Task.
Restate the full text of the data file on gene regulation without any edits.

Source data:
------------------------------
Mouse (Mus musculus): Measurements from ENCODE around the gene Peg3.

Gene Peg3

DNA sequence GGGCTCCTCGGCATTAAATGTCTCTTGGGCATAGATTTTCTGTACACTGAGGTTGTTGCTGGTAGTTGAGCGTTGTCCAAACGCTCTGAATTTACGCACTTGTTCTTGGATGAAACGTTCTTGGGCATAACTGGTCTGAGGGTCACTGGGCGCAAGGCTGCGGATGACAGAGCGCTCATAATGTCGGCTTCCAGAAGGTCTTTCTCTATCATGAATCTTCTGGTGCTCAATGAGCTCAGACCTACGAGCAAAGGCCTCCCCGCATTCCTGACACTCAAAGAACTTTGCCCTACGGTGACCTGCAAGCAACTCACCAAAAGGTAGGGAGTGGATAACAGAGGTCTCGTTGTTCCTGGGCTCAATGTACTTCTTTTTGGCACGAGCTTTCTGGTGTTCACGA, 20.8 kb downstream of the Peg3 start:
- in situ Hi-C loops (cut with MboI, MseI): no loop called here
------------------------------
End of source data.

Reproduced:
Mouse (Mus musculus): Measurements from ENCODE around the gene Peg3.

Gene Peg3

DNA sequence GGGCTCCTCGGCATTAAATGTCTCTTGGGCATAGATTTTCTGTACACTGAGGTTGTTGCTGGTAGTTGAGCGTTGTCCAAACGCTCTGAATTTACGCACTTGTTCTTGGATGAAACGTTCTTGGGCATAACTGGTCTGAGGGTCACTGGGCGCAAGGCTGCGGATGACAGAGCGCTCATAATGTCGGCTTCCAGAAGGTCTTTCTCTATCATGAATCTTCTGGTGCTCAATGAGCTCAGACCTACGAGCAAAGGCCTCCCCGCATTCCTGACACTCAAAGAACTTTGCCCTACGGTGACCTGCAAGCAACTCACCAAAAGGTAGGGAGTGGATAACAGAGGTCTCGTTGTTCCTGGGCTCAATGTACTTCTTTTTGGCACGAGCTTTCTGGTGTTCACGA, 20.8 kb downstream of the Peg3 start:
- in situ Hi-C loops (cut with MboI, MseI): no loop called here